Scrub Away Your Sadness With The Man Who Plays Piano For Disabled Elephants

paul barton plays piano for disabled elephants

Take a breath, friends, and prepare to let the worries of the world wash away for at least the next five minutes, for I am about to share with you the heartwarming story of the man who plays music to elephants.

Fifty-seven-year-old Paul Barton lives in Thailand. A self-taught pianist from Britain, he started playing music for elephants after a visit to an elephant sanctuary with his wife in 2011.

With the help of some mates, Barton loaded his upright piano into the back of his ute, and drove it to the sanctuary on the banks of the River Kwai, where he serenaded the elephants with Mozart, Bach and Beethoven.

Did we mention that the sanctuary is specifically for old, disabled and injured elephants? Yes, you may go for your tissues now.

Barton says it was a moment of whimsy that motivated him to bring his piano along on his visits to the sanctuary.

I wondered if these old elephants might like to listen to some slow classical music when I arrived, so I asked if I could bring my piano along and they allowed it.

If you’re wondering whether you, too, might be privy to these very particular concerts, you’re in luck – Barton has a YouTube channel where he uploads footage of his playing, and the animals who come to visit him (and also some top-notch content of Barton getting mauled by a baby elephant).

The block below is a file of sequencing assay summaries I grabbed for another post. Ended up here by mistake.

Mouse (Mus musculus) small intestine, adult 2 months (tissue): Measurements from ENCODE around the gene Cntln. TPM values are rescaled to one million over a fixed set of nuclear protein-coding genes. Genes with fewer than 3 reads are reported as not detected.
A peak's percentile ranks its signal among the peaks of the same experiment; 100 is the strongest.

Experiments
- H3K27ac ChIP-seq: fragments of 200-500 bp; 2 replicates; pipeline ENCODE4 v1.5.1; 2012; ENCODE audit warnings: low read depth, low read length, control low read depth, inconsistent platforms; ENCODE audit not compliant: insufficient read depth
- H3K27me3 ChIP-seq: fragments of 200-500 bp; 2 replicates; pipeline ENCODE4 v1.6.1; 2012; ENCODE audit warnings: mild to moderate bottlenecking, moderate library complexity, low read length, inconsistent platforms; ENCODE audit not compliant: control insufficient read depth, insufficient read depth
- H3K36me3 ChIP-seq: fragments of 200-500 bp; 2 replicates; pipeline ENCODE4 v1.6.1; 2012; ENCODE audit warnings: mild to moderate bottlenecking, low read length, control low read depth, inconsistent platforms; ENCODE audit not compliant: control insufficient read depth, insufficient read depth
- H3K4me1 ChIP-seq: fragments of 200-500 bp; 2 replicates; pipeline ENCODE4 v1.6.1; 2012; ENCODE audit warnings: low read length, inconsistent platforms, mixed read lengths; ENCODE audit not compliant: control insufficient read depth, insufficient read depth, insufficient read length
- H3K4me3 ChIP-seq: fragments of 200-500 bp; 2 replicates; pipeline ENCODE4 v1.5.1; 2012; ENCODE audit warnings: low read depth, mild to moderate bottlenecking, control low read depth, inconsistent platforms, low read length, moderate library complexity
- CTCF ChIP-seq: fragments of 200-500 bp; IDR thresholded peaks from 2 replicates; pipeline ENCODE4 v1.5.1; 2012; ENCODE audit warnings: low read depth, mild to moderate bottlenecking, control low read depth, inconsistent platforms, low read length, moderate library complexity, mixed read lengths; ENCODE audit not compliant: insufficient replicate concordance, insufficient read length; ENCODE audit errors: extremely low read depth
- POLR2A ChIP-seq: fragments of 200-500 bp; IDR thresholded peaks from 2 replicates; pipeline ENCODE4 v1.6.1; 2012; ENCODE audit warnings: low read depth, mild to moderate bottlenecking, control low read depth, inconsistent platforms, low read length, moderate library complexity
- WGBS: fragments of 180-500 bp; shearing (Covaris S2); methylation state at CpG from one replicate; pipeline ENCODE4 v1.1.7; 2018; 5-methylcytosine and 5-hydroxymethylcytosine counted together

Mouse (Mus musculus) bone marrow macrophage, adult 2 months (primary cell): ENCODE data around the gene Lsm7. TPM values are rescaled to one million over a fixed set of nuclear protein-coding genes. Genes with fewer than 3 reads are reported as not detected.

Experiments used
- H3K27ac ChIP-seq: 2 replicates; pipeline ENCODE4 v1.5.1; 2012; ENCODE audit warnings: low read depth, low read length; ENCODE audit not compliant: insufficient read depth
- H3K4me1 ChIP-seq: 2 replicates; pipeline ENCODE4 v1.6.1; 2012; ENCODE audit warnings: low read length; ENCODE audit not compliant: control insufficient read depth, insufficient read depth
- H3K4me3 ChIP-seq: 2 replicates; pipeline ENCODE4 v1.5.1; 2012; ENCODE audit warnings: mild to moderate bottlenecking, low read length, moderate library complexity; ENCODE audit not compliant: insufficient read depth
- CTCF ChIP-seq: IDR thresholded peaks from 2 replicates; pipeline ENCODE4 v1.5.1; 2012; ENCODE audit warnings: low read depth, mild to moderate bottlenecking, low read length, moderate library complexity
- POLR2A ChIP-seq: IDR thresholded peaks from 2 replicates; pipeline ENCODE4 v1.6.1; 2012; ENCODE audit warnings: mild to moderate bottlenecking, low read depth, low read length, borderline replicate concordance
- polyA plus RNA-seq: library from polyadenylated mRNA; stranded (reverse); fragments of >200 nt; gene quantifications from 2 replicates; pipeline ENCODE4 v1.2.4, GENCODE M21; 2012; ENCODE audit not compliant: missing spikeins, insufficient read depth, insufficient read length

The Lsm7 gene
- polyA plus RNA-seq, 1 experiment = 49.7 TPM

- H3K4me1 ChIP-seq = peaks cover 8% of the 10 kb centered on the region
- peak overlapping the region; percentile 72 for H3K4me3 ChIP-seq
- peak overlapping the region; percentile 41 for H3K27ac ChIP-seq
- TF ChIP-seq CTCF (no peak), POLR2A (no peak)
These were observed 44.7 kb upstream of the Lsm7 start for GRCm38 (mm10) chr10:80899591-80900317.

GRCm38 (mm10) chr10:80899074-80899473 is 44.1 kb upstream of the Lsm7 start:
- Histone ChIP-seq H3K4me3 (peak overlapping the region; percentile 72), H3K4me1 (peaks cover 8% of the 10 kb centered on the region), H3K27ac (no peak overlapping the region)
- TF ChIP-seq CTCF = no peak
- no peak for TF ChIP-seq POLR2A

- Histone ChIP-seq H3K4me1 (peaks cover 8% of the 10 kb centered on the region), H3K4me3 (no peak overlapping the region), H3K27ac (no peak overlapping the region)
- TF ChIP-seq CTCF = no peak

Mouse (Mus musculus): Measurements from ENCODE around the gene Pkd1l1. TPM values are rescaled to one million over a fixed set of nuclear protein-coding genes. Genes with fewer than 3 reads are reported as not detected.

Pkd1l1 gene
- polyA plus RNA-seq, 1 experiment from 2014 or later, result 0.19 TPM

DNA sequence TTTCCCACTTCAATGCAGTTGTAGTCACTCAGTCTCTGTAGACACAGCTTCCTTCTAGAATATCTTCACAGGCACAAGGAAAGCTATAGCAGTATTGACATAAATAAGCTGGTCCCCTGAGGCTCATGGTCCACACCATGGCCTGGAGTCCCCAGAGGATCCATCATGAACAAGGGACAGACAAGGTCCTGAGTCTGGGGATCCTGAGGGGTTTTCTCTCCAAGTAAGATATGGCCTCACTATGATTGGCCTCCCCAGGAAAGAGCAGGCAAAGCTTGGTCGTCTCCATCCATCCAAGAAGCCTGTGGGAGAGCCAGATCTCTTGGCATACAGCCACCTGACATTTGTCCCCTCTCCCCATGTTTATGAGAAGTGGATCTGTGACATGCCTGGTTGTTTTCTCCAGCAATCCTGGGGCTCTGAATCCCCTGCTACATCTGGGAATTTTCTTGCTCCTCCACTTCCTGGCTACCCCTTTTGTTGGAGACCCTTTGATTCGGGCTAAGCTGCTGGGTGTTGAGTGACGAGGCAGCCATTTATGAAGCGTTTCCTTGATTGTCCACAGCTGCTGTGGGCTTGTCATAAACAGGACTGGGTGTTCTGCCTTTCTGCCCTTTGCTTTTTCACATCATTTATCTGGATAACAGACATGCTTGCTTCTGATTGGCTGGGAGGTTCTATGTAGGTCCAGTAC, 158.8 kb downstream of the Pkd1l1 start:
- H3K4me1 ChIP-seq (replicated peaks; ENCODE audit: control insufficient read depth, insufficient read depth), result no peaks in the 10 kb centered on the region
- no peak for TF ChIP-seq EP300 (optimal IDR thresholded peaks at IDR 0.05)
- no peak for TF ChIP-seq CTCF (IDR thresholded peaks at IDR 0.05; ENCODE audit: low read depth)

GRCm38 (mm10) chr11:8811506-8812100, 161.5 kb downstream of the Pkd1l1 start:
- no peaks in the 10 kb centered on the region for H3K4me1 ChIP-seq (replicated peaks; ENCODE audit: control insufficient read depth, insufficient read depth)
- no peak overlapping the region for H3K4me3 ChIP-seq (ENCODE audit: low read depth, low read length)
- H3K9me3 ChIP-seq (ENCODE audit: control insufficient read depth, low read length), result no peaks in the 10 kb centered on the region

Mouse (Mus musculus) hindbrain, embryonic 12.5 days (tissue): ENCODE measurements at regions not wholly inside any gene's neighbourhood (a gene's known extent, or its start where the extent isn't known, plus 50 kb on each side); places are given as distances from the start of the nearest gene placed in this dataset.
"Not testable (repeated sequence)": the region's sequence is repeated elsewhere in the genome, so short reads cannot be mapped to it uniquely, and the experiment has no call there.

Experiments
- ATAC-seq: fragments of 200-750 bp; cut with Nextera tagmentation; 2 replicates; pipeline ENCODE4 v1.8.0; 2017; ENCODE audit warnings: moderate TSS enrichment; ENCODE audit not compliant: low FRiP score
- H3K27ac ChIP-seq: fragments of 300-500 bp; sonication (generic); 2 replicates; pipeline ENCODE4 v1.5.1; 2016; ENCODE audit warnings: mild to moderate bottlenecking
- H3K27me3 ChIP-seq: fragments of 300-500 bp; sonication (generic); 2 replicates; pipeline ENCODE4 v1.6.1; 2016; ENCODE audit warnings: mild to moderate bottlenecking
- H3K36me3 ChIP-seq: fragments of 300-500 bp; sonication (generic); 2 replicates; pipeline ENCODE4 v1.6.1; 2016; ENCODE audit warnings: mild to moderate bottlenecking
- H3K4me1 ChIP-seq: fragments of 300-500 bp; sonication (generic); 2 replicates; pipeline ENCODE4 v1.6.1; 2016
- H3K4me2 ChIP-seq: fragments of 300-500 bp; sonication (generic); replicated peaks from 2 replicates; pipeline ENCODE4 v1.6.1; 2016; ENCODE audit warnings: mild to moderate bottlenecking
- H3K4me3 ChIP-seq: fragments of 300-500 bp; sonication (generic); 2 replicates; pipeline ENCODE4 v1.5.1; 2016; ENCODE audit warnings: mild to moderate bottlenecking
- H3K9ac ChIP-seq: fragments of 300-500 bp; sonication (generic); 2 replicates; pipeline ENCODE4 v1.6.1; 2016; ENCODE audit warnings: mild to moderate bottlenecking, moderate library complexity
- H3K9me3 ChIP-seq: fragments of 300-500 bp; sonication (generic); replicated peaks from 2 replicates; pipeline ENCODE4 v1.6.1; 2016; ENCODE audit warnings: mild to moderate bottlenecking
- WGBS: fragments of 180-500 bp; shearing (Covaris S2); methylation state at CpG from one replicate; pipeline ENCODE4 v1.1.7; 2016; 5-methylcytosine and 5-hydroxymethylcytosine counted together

What is it about watching these gentle, intelligent, massive creatures being serenaded by Debussy‘s Clair de Lune that makes us want to weep? The elephants, many of them victims of the illegal ivory trade, approach the piano and stand transfixed, sometimes flapping their ears, sometimes crooning in response. And Barton, this kind, mild man in sandals and ugly shorts – he’s really made a contribution of value to the world.

He told

It’s said elephants memorise your scent and will think of you as a friend the next time you’re together.

When I play music to elephants I always feel calm and happy.

Music for elephants. Get amongst it.